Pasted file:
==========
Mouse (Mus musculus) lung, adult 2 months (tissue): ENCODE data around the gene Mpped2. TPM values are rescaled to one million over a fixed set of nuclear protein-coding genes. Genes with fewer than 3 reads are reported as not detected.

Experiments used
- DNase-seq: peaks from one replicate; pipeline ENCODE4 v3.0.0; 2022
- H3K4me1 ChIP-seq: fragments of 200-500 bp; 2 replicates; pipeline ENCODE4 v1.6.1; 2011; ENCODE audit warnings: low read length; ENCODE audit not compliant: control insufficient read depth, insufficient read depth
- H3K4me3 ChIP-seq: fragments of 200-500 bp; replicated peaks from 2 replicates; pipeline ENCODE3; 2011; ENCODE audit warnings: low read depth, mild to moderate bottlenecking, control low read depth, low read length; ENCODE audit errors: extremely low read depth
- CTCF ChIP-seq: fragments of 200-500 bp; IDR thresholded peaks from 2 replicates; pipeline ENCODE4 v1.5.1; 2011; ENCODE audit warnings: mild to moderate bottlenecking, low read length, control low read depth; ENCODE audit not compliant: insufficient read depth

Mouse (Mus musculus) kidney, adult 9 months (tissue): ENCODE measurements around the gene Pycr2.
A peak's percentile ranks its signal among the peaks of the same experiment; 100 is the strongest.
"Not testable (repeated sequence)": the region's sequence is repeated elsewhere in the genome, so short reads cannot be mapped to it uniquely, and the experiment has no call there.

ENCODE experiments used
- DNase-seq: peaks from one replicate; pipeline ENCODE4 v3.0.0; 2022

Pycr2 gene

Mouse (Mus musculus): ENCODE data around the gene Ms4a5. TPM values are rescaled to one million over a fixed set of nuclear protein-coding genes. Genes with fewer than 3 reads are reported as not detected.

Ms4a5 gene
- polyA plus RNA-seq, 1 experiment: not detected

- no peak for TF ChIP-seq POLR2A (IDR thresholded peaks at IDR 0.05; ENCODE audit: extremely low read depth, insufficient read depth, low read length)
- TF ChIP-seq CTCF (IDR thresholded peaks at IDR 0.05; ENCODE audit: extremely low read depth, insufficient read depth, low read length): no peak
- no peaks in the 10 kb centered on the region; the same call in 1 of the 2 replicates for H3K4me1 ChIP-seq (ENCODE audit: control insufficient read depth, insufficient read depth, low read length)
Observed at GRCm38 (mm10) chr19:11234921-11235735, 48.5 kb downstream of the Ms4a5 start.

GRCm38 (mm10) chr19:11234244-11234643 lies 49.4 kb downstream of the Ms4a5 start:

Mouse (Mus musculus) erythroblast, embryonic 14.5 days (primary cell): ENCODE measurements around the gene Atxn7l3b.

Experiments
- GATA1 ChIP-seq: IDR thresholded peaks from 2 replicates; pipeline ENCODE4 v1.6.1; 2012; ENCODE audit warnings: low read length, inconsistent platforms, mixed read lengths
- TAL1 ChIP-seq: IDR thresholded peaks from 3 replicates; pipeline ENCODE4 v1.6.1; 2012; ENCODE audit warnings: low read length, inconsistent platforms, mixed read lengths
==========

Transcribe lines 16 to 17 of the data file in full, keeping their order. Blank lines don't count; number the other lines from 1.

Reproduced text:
- no peak for TF ChIP-seq POLR2A (IDR thresholded peaks at IDR 0.05; ENCODE audit: extremely low read depth, insufficient read depth, low read length)
- TF ChIP-seq CTCF (IDR thresholded peaks at IDR 0.05; ENCODE audit: extremely low read depth, insufficient read depth, low read length): no peak